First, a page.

The question being asked by left-wing journalists in 2024 is whether or not the Act Party has always been associated with right-wing organisations like the Atlas Network. Or, is the Network’s sole link with Act its present leader, David Seymour, who, prior to entering Parliament, was employed by two conservative Canadian think tanks, the Frontier Centre for Public Policy and the Manning Foundation, both of which were, at one time or another, members of the Atlas Network.

Neither of these questions make much sense.

To begin with, the Atlas Network has never made any secret of its existence (even if, after years of left-wing attention, it now keeps its membership list secret). It was not illegal to set up such an organisation in 1981, and it is not illegal now. Think tanks, and organisations dedicated to facilitating the establishment of think tanks, have been a feature of the global political landscape for decades – and that is as true of the Left as it is of the Right.

Indeed, the rise of right-wing think tanks in the 1970s and 80s was a direct response to what their big-business backers (including, entirely unsurprisingly, big oil and big tobacco) saw as the near conquest of their capitalist societies by left-wing ideas and left-leaning institutions.

The free-market fightback, pioneered by think tanks like Fisher’s Institute of Economic Affairs, represented UK and US capitalists’ last-ditch defence of their profits and power. They had witnessed the trade unions bring down a British government in 1973, and the liberal press force the resignation of an American president in 1974. These unprecedented defeats had struck them as harbingers of doom – their doom.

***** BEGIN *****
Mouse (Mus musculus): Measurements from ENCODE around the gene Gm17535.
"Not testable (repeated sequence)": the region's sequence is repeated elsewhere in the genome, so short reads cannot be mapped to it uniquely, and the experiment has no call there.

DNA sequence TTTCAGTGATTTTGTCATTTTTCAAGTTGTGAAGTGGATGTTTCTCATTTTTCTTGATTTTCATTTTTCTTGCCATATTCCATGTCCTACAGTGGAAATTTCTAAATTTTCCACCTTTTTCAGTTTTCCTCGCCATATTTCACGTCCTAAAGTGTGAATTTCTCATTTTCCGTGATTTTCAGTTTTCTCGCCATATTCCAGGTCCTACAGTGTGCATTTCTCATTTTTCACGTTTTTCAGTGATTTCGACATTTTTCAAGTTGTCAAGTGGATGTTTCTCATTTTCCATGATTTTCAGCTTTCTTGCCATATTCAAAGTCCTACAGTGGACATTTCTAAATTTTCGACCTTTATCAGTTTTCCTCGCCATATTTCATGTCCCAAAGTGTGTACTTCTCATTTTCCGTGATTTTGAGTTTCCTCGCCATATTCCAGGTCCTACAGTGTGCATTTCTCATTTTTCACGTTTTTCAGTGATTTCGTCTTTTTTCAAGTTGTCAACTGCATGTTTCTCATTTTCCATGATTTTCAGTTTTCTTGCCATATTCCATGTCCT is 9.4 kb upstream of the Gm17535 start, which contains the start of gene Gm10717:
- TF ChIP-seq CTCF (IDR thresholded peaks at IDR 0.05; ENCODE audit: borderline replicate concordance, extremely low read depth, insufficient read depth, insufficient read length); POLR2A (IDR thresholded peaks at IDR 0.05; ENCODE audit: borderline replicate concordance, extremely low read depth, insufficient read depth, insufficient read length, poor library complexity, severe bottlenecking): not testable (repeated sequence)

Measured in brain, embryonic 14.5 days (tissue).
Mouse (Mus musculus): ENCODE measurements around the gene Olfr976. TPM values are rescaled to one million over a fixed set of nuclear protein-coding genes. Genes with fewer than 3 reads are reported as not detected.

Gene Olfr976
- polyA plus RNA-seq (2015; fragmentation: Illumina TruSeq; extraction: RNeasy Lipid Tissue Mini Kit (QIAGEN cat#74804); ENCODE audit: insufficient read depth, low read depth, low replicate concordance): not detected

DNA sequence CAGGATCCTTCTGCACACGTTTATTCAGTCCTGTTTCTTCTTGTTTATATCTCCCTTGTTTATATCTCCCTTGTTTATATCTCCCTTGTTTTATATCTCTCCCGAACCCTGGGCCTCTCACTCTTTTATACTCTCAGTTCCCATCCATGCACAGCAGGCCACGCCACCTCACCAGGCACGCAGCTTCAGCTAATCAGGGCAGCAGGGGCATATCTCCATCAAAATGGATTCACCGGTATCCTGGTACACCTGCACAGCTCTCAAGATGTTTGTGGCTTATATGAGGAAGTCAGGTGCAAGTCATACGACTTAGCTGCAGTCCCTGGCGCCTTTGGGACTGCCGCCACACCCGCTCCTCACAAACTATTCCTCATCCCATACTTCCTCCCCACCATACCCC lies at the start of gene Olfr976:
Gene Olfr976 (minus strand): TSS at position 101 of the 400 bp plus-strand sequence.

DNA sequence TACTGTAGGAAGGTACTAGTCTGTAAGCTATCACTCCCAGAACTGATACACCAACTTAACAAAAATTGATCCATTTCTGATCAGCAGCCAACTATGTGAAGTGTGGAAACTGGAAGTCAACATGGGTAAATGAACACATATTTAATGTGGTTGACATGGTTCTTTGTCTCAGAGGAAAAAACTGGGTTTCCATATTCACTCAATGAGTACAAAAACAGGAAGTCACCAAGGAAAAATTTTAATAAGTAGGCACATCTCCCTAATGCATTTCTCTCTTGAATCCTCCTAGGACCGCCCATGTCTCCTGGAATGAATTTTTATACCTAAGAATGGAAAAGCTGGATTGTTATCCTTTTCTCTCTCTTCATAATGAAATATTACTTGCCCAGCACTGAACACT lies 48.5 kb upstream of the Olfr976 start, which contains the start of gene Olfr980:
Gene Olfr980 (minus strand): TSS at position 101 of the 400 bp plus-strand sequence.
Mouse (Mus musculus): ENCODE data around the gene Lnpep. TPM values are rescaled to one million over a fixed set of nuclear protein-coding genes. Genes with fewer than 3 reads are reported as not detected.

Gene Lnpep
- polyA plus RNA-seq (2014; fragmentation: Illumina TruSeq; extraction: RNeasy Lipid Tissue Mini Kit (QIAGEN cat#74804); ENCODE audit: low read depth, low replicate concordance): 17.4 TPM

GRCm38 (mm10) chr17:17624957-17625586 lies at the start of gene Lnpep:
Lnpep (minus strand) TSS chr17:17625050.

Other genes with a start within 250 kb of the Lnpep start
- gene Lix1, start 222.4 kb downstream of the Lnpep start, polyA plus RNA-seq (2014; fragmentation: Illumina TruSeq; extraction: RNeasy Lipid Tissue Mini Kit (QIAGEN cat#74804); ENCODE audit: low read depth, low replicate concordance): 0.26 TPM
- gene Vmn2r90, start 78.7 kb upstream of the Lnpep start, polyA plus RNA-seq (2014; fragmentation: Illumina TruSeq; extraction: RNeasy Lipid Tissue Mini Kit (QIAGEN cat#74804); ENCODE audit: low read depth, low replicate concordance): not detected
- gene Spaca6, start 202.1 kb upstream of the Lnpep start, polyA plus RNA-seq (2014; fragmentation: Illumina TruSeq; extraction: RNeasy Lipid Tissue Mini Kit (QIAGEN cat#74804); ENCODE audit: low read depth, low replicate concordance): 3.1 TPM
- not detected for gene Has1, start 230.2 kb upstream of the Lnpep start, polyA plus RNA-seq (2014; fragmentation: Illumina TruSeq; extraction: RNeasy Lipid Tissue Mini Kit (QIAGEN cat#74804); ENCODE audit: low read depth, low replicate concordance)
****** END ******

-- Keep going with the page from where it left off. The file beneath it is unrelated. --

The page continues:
That the Right was smart enough to realise that the battle for the hearts and minds of voters living in democratic states would be a battle of ideas – ideas that those same voters could believe in and be inspired by – and against which the Left, still mired in the demonstrably inadequate economic doctrines of the past, could offer nothing remotely competitive, was hardly the Right’s fault.

Nor is it fair to blame a young man, inspired by the libertarian and free-market doctrines of the right-wing counter-revolution of the 1980s and 90s, for accepting offers of employment from conservative Canadian think tanks. Where else was he supposed to go looking for a “political” job – the New Zealand Council of Trade Unions? Greenpeace?

It is highly instructive that left-wing politicians with CVs that show them working for “progressive” organisations, NGOs and yes, even left-wing think tanks with links to billionaire donors, are not portrayed as evil-doers by the mainstream media. Having a background in the trade unions, student organisations, environmental groups, etc, is seen as perfectly natural. Where else are left-wingers going to learn their trade? Exxon? British & American Tobacco? Pfizer?

David Seymour’s links to the Atlas Network do not make him a villain. Working for the Frontier Centre for Public Policy is not the same as working for Hamas. Morally speaking, is taking money from oil companies really all that distinguishable from giving money to oil companies every time we fill up our petrol tank? Getting from A to B; winning the battle of ideas; the Devil clips our tickets either way.

The Left’s election defeat is not the work of the Atlas Network. It is not even the work of David Seymour and Act. It is the work of ordinary citizens who liked the Right’s stories better than they liked the Left’s. If the Right’s stories were made more convincing by a sympathetic think tank, then the Left should not be getting mad at their opponent’s effective apparatus, it should be getting mad at itself for not having one of its own.


Chris Trotter is New Zealand’s leading leftwing political commentator, with 30 years of experience writing professionally about New Zealand politics. He now writes regularly for the Democracy Project, producing his column “From the Left”.